Classical Empires

Classical Empires
Han Dynasty, Roman Empire and Guptan
Characteristics of Empires
Greek, Roman and Chinese Traditions
Han and Roman Empires
Reasons for Decline
(1000 BCE - 600 CE)
During this era, world history was shaped by the
rise of several large civilizations that grew from
areas where the earlier civilizations thrived.
kept more accurate records, so historical
information about them is much more abundant
provide many direct links to today's world, so that
we may refer to them as root societies—ones that
modern societies have grown from
expansionist—deliberately conquering lands
around them to create large empires
Common Features of Classical Civilizations
Each civ developed their own beliefs, lifestyles,
political institutions, and social structures…
however, there were important similarities:
• Patriarchal family structures - Like the river valley
societies earlier, the classical civilizations valued
male authority within families, as well as in most
other areas of life.
• Agricultural-based economies - Despite more
sophisticated and complex job specialization, the
most common occupation in all areas was farming—
therefore most lived where?
• Complex governments
• Expanding trade base
Characteristics of Classical Empires
• Powerful military
• Effective government bureaucracy
• Control large territory-multiethnic and
• Uniform currency and weights and measures
• Service of citizens (civic duty)
• Advancement of military technology
• Uniform legal codes
• Public works
• Lavish public monuments
• Patronize the arts and scholarship
• Slavery? …everywhere… but…
Greco-Roman Traditions
• Active participation in politics
– Greek city-state, Roman republic
• Aristocracy
– Republic
– “philosopher kings”
• Rule by law
– codified, movement towards equitable law
• Polytheism (though Christianity makes
extensive gains during the late Roman
• Slave Labor
East Asian Traditions
• Ancestor Worship
• Dynastic Cycle (will be discussed later)
• Legalism and Confucianism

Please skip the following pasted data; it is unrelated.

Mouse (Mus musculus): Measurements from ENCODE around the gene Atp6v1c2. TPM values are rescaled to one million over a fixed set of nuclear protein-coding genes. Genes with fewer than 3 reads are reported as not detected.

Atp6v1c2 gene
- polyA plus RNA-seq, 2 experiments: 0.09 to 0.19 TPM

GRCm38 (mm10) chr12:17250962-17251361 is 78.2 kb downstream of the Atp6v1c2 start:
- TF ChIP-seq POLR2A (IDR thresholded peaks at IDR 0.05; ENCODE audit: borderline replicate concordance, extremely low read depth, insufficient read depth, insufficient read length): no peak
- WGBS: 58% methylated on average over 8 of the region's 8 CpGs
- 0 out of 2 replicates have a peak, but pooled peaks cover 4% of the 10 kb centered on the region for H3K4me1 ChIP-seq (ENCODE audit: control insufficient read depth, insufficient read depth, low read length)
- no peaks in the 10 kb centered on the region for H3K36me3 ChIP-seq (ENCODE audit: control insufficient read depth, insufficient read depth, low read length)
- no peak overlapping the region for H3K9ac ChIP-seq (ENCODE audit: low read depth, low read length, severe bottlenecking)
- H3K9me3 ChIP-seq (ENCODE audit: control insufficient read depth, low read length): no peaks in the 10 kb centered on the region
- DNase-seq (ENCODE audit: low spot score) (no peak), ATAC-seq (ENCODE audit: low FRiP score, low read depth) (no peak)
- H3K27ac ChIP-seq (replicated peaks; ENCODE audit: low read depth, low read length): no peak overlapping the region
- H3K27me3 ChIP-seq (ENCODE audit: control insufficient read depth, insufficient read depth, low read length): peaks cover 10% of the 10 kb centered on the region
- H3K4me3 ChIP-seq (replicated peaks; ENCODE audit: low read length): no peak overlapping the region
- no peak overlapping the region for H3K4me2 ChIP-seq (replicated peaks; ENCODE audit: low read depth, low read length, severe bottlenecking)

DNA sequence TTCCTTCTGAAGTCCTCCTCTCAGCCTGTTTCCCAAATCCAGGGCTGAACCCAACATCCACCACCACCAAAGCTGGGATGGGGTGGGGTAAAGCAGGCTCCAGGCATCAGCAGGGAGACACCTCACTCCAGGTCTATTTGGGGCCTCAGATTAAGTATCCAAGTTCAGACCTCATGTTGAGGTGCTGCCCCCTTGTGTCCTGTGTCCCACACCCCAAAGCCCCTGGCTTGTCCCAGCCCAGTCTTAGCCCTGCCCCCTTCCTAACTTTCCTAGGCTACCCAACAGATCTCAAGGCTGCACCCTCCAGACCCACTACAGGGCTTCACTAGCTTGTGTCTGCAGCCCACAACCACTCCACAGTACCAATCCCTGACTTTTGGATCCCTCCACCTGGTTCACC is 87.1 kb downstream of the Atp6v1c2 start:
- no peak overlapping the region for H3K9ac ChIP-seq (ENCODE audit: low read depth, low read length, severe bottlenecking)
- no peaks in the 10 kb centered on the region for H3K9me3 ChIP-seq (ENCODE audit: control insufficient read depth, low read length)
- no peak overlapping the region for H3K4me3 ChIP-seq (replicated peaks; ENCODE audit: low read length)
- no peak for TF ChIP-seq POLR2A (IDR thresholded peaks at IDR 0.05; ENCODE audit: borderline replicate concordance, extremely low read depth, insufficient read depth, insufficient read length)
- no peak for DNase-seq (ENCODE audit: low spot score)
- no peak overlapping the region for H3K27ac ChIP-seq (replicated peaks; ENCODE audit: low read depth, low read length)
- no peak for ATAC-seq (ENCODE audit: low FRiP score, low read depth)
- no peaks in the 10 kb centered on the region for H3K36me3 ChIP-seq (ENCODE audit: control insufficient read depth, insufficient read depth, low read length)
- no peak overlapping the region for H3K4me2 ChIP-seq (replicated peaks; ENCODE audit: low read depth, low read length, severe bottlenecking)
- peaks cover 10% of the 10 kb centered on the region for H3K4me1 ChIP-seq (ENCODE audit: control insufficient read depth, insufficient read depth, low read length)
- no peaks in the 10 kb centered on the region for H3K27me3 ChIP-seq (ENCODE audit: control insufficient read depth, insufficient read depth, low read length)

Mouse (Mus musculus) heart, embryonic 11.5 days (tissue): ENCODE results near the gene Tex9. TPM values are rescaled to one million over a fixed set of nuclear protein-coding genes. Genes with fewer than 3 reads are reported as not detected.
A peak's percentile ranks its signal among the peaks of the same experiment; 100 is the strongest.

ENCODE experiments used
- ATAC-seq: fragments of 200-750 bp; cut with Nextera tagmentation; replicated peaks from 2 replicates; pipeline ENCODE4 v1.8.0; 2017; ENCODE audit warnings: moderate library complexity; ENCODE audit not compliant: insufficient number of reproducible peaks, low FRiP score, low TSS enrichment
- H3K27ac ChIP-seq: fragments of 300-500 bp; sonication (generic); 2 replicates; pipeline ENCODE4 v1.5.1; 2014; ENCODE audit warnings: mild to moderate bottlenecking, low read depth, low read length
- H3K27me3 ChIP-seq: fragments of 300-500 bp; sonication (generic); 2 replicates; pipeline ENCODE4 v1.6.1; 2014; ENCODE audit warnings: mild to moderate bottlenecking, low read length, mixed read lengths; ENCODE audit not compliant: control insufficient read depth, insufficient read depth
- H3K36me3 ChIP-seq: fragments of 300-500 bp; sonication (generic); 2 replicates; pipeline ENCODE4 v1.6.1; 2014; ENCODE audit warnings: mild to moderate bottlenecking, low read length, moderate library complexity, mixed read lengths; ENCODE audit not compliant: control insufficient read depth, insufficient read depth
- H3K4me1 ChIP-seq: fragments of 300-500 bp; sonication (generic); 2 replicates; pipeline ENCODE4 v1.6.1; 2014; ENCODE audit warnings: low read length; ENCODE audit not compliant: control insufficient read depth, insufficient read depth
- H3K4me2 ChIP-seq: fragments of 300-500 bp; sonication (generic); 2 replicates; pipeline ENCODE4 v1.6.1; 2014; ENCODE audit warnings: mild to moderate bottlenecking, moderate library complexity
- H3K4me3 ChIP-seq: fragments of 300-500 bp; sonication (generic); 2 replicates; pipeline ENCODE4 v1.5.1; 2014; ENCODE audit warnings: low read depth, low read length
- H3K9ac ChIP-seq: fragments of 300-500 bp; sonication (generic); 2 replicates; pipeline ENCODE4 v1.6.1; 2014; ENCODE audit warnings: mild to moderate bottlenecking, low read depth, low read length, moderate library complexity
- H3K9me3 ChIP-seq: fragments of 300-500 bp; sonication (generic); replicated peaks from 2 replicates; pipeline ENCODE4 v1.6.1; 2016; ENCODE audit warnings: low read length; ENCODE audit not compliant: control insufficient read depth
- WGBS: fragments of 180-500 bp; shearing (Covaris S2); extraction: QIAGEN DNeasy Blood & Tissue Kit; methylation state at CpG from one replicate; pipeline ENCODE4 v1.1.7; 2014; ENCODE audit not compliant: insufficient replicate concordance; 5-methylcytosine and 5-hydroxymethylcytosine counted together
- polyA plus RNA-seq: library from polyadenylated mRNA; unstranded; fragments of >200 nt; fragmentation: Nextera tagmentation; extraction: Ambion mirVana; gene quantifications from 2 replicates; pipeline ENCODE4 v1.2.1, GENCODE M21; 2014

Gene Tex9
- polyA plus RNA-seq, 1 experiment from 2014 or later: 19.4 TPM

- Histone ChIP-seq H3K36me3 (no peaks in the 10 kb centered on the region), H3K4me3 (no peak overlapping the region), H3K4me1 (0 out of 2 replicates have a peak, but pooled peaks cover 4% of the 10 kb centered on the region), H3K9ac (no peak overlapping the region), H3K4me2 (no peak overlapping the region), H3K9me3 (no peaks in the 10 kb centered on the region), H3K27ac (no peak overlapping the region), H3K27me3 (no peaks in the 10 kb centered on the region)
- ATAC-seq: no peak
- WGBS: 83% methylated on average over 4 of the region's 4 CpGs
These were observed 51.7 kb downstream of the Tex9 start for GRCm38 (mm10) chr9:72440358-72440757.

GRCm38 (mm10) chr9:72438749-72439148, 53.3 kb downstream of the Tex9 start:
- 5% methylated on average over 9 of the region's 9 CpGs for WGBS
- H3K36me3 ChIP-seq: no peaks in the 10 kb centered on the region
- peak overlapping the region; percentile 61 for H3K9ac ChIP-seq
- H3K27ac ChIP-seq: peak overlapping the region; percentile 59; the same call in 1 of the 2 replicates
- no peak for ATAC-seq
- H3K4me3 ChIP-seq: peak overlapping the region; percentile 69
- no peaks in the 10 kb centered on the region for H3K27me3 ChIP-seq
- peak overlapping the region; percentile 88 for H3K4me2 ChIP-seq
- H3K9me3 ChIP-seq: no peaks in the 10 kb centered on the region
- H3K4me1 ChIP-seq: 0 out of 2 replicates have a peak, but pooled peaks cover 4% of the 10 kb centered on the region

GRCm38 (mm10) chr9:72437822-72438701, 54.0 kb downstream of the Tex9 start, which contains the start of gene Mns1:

– Reinforced social hierarchy and male
• Meritocracy
– Established by Qin; merit (hard work)
enabled (limited) upward social mobility
Han and Roman Empire
• Highly stratified societies
• Patriarchal families —Confucianism, pater
• Agricultural base —free peasants-small
farms or tenant farmers, heavy dependency
on slavery and latifundias (estates)
• Educated civil service —Confucian trained
scholar bureaucrats, civic responsibility
• Highly centralized state
Han and Roman continued
• Multicultural empires —most
conquered assimilated, citizenship
offered to best, extension of Roman law
• Extensive road systems and urban
• Subordinated women
• Powerful armies maintain the empire
Direct Comparisons
1. Well organized bureaucracy
founded on Confucian ideals
and education
2. Emphasis on family, ancestors:
3. Reliance on gentry as support:
good marriages afforded
women more rights
4. Engineering: roads, canals, the
Great Wall
5. Inventions: wheelbarrow,
gunpowder, printing press,
compass, paper, paper
currency (all before 1000 ce)
6. Religion: Confucianism,
Daoism, native gods,
introduction of Buddhism
1. Well organized bureaucracy
founded on Roman law and
classical learning
2. Emphasis on family: pater
3. Reliance on patricians: women
gained power and property
rights within families
4. Engineering: roads, aqueducts,
amphitheatres, domes, sewage
systems, central heating
5. Inventions: concrete, the arch
(probably Etruscan), insulae
(apartment buildings)
6. Religion: Emperor as god,
paganism, mystery religions,
introduction of Christianity
Decline of Empires
Han and Roman
• Empires too big —costly to defend the
• Burden of taxes on the poor,
– some flee to evade taxes, as maintaining the
empire grows more costly
– taxes go up, few new sources of revenue,
religious groups and nobility exempt
• Slavery in Rome (supply and demand???)
Hurts working class Romans
Oppressive  less productive,
fewer new sources,
less technological development
Decline (Continued)
• Administrative problems
 succession —corruption, weak emperors
 failing bureaucracies —corruption of
examination system, lack of civic responsibility
 In Rome —bread and circuses to forestall
• Eroding economies —decline in trade
when roads not repaired or safe
Decline (Continued)
• Religion —Christianity a factor in
Rome, but Buddhism is not
• Plagues—hit both hard, especially in
cities of Roman empire
• Pressure from nomads —Huns,
Xiongnu, Germanic
Why did the west fall harder?
• Han Chinese more multiethnic —a true nation that can
endure beyond the dynasty; In Roman empire most live
outside Italy
• State and society not bound together with the same glue
— In China, Confucianism offers both order for family,
society and state —not true of Romans
• Rome employed a mercenary army- loyalty issues!
• Better assimilation of “barbarians” by China, Germanic
tribes dismembered Roman empire, while nomads
absorbed by Chinese
• Common language —Roman (vulgate Latin) never
replaced Greek in much of the empire
• Dynastic Cycles
Why western Roman empire and not eastern?
• Deep, engrained civilization in the east —Greeks and
• East less impacted by nomadic invasion —maybe
because many enduring cities, large populations
• Tribes on eastern borders were disorganized and
• After separation of empire, east no longer has to
send any help to West
• When west cut from wealth of East, the tax base